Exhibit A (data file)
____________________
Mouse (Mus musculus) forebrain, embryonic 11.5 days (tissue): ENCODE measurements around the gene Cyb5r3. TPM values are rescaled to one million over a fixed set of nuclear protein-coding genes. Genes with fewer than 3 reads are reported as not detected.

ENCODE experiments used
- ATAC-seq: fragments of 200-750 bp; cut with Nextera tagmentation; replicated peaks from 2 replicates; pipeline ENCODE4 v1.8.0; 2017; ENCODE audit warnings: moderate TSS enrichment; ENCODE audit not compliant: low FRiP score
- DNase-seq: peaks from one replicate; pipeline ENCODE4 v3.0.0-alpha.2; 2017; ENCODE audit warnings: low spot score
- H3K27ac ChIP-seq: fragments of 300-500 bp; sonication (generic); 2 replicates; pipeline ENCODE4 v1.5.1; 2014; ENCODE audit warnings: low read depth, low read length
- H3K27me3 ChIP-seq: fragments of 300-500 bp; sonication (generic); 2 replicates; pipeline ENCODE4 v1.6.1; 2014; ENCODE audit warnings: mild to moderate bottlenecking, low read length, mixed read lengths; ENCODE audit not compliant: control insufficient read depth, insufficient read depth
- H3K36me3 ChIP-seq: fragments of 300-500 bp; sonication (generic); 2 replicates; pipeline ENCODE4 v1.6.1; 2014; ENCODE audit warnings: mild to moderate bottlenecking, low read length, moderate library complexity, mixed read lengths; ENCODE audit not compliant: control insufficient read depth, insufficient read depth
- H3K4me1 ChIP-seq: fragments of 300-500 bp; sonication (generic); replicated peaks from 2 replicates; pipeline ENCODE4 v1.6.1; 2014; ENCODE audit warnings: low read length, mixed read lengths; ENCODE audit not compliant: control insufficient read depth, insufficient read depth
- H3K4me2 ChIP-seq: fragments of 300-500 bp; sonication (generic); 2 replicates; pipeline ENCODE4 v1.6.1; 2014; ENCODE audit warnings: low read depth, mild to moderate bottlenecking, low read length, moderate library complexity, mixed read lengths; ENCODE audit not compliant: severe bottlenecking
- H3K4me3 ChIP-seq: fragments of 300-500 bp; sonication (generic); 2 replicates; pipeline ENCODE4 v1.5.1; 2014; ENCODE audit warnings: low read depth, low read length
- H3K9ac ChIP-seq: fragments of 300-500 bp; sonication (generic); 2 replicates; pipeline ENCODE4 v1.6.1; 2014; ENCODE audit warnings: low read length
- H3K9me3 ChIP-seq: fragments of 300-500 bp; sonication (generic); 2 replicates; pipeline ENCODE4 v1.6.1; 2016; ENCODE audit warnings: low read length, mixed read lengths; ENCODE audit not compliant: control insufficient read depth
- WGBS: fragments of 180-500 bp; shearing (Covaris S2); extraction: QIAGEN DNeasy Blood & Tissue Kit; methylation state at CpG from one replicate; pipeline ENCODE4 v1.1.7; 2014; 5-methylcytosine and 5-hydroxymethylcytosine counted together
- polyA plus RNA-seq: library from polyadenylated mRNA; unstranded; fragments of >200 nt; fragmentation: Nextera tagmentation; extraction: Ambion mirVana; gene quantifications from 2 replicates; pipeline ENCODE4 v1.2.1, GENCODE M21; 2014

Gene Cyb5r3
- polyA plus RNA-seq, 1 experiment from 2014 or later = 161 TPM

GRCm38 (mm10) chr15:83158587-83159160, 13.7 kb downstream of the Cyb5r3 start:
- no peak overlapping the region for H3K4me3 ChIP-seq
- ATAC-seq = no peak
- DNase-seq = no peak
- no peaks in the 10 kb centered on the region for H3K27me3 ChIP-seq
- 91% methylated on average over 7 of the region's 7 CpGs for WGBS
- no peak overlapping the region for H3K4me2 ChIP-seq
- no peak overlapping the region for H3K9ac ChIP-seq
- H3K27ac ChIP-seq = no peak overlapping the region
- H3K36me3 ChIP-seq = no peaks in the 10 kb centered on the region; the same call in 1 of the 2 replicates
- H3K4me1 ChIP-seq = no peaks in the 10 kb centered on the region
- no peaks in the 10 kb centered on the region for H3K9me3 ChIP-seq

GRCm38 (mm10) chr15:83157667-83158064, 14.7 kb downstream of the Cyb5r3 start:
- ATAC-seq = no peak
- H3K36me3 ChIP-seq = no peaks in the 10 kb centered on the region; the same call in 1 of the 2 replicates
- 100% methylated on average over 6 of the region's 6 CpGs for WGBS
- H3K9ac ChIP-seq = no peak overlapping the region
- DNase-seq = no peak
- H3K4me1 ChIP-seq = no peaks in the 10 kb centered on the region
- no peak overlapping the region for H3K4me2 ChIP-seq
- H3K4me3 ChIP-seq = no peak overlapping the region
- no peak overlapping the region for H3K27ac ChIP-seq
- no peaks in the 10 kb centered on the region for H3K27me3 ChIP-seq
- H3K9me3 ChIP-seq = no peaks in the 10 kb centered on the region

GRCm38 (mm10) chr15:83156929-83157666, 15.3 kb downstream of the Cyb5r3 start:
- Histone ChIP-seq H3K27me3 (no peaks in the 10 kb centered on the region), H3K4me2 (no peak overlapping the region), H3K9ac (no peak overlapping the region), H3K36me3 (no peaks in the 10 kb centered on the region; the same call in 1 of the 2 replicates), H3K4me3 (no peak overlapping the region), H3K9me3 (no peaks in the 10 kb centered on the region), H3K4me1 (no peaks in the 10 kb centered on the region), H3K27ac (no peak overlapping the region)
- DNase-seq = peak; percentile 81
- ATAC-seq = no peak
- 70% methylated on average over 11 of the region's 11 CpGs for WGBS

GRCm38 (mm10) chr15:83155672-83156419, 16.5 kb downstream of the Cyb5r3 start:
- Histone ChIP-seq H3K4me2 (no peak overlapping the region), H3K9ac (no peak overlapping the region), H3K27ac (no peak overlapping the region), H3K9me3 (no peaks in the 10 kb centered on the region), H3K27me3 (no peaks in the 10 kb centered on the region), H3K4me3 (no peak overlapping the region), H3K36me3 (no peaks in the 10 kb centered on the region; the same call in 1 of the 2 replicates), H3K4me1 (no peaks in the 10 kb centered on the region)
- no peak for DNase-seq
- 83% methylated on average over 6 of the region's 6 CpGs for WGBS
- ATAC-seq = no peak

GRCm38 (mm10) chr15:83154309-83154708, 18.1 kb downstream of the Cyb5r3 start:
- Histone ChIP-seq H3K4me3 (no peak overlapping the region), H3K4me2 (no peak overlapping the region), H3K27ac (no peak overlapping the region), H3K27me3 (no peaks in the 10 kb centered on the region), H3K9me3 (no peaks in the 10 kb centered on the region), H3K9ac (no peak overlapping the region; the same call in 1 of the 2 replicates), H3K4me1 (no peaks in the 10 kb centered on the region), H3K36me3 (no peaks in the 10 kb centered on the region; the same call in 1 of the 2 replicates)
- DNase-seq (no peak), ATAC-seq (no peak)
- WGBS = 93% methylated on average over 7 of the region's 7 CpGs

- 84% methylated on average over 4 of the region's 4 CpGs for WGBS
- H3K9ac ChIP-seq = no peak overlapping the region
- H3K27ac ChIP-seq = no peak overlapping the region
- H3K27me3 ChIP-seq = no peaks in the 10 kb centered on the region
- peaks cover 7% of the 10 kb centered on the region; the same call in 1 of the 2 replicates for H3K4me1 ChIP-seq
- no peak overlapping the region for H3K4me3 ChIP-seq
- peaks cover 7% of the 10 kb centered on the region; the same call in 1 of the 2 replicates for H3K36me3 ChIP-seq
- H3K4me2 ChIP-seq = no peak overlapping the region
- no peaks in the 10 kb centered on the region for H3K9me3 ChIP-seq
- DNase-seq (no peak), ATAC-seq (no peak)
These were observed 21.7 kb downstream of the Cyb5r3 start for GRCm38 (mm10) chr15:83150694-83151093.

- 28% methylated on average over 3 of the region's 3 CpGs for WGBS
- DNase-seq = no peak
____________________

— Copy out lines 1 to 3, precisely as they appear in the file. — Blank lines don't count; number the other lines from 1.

Mouse (Mus musculus) forebrain, embryonic 11.5 days (tissue): ENCODE measurements around the gene Cyb5r3. TPM values are rescaled to one million over a fixed set of nuclear protein-coding genes. Genes with fewer than 3 reads are reported as not detected.

ENCODE experiments used
- ATAC-seq: fragments of 200-750 bp; cut with Nextera tagmentation; replicated peaks from 2 replicates; pipeline ENCODE4 v1.8.0; 2017; ENCODE audit warnings: moderate TSS enrichment; ENCODE audit not compliant: low FRiP score